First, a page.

Why Does My Wrist Crack When I Rotate It?

You may not realize it, but you’re constantly rotating your hand. For example, whenever you turn a doorknob or brush your teeth, you use your wrist to turn your hand. So, it’s quite common to hear a crack or pop when you rotate your wrist. Still, while a cracking or popping wrist is common, it’s also very treatable through proper medical care.

Wrist Tendonitis

Wrist tendonitis occurs when the tendons in your wrist — the tough tissues that connect the muscles in your forearm to bones in your hand — become inflamed. You can cause wrist tendonitis by repetitive stress on these tendons from overuse.

Symptoms of wrist tendonitis include:

Your medical provider can diagnose wrist tendonitis with a physical examination and a study of your symptoms. This physical examination may include your provider pressing on your forearm, hand, or wrist and asking you to perform specific movements. Once diagnosed, treatments for wrist tendonitis include:

In cases where these nonsurgical interventions aren’t effective, your provider may recommend surgery. Surgery for wrist tendonitis is generally an outpatient procedure, so you won’t need to stay in the hospital afterward.

De Quervain’s Tenosynovitis

De Quervain’s tenosynovitis — also called de Quervain’s tendinosis — is a common form of swelling of the specific thumb tendons. This condition is caused by the following:

Symptoms of de Quervain’s tendinosis include:

Nonsurgical treatments for de Quervain’s tenosynovitis are largely similar to those for general wrist tendonitis.

Wrist Osteoarthritis

Osteoarthritis is a degenerative disease that affects joints in your body, including the wrist. This condition attacks the cartilage in your joints — the tough yet flexible tissue that covers and protects the ends of the bones in a joint. Over time, osteoarthritis erodes this cartilage generating friction in your joints, resulting in clicking or popping sounds and pain. Other symptoms of wrist osteoarthritis include:

As with tendonitis, your provider will likely recommend a nonsurgical treatment before exploring a surgical option. Nonsurgical treatments for osteoarthritis include:

If surgery is necessary, there are several methods your provider can utilize. These options include wrist fusion and wrist replacement surgery. Both are effective in pain relief, but wrist fusion will leave you with a drastically reduced range of motion in your wrist.

Carpal Tunnel Syndrome

Carpal tunnel syndrome is one of the most common conditions that affect the hand and wrist. It occurs when your carpal tunnel increases pressure on the median nerve, which provides sensation to your thumb, index, and middle fingers. Pressing on the median nerve and tendons makes them swell, which cuts off sensation to your hand and fingers.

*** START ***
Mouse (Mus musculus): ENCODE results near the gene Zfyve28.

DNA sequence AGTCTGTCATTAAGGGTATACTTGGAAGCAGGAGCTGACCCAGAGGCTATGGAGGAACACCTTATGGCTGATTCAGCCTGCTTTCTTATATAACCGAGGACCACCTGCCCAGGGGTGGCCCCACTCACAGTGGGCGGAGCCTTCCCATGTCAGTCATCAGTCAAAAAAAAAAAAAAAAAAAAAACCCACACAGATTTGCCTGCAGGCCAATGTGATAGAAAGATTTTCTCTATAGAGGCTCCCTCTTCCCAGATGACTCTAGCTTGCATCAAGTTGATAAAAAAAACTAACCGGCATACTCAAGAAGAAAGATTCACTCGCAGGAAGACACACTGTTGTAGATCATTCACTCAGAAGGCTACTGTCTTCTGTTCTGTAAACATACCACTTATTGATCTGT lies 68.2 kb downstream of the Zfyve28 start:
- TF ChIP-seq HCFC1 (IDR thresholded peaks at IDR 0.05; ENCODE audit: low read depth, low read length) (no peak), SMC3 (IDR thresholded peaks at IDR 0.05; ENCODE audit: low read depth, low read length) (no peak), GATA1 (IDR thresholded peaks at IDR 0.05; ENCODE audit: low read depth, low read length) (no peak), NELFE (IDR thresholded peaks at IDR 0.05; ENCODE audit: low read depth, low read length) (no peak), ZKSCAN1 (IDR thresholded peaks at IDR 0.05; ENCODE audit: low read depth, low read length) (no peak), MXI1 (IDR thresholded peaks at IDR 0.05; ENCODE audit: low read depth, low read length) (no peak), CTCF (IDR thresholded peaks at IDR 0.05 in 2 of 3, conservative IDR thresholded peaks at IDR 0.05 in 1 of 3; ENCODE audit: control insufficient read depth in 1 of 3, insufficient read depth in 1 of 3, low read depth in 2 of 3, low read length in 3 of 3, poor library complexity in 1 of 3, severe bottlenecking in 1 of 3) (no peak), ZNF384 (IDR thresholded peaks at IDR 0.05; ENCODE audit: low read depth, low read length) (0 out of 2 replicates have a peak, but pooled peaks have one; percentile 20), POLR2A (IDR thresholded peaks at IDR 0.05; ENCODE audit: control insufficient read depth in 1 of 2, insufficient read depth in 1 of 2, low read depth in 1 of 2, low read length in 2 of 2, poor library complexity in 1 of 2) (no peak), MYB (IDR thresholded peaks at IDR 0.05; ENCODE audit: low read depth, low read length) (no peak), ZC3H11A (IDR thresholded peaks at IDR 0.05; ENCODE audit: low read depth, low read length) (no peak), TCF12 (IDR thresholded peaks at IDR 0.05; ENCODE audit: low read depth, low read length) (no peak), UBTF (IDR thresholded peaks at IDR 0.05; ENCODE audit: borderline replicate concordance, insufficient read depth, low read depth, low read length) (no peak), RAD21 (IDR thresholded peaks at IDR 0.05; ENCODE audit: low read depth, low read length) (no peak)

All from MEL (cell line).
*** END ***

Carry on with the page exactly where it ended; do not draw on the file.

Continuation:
People who do activities or jobs with repetitive finger use are at risk of developing carpal tunnel syndrome. Your medical provider can diagnose carpal tunnel syndrome using a physical examination, X-rays, electromyography, and nerve conduction studies. Typical symptoms of carpal tunnel syndrome include:

Typically, your healthcare provider will begin treating carpal tunnel syndrome without surgery. Nonsurgical treatments for carpal tunnel syndrome include:

There’s carpal tunnel surgery if your wrist doesn’t respond to these treatments. A surgeon will complete this procedure by cutting the ligament covering the carpal tunnel at the palm’s base to increase the carpal tunnel’s size and release pressure on the nerves and tendons.

Triangular Fibrocartilage Complex (TFCC) or Extensor Carpi Ulnaris (ECU) Tear

The triangular fibrocartilage complex attaches the bone in your forearm to the bones in your wrist and helps stabilize it. The extensor carpi ulnaris — on the pinky side of your wrist — is similar to the TFCC in that it stabilizes your wrist and is vital to wrist extension.

You may have a TFCC tear if you experience a sudden loss of weight-bearing tolerance. Conversely, it’s likely an ECU tear if you have pain in the outer part of your wrist at the back of your hand. Additional symptoms of a TFCC or ECU tear include:

Your healthcare provider may use a physical examination and imaging to diagnose a TFCC and ECU tear. If either type of tear is minor, your provider can treat it with nonsurgical options, including:

For more serious TFCC or ECU tears, your provider may recommend surgery. Surgeries for both types of tears are minimally invasive and usually outpatient procedures.

Get Your Wrist Treated at the Hand and Wrist Institute

Do you hear a click or crack when you rotate your wrist? The Hand and Wrist institute can help you diagnose and treat this common issue. For over 25 years, our team of experts has served the Dallas-Fort Worth area. Using this experience, plus state-of-the-art facilities and the latest techniques, our staff will help you heal as efficiently and effectively as possible. Contact the Hand and Wrist Institute to ask any questions and schedule an appointment to treat your wrist.


Image  by Tom Claes is licensed with Unsplash License

Dr. John Knight
Dr. John Knight

Dr. Knight is a renowned hand, wrist and upper extremity surgeon with over 25 years of experience. Dr. Knight is a Board Certified Orthopedic Surgeon and Fellowship trained. Dr Knight has appeared on CNN, The Doctors TV, Good Morning America, The Wall Street Journal, The Washington Post, Forbes, The Huffington Post, Entrepreneur, Oxygen network and more.